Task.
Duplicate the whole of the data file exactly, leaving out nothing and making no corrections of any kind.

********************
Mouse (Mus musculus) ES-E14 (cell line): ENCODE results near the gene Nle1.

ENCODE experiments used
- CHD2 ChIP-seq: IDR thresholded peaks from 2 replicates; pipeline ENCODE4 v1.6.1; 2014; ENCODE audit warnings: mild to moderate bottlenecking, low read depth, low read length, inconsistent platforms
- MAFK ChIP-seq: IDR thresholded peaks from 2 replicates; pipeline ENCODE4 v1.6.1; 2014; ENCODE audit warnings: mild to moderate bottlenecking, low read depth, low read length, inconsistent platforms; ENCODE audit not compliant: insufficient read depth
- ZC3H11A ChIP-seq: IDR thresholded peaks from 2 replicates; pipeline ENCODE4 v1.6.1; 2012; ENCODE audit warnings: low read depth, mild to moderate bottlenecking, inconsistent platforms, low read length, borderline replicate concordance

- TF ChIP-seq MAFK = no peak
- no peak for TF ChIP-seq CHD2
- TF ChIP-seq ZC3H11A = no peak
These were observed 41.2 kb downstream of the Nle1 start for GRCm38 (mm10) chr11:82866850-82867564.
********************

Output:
Mouse (Mus musculus) ES-E14 (cell line): ENCODE results near the gene Nle1.

ENCODE experiments used
- CHD2 ChIP-seq: IDR thresholded peaks from 2 replicates; pipeline ENCODE4 v1.6.1; 2014; ENCODE audit warnings: mild to moderate bottlenecking, low read depth, low read length, inconsistent platforms
- MAFK ChIP-seq: IDR thresholded peaks from 2 replicates; pipeline ENCODE4 v1.6.1; 2014; ENCODE audit warnings: mild to moderate bottlenecking, low read depth, low read length, inconsistent platforms; ENCODE audit not compliant: insufficient read depth
- ZC3H11A ChIP-seq: IDR thresholded peaks from 2 replicates; pipeline ENCODE4 v1.6.1; 2012; ENCODE audit warnings: low read depth, mild to moderate bottlenecking, inconsistent platforms, low read length, borderline replicate concordance

- TF ChIP-seq MAFK = no peak
- no peak for TF ChIP-seq CHD2
- TF ChIP-seq ZC3H11A = no peak
These were observed 41.2 kb downstream of the Nle1 start for GRCm38 (mm10) chr11:82866850-82867564.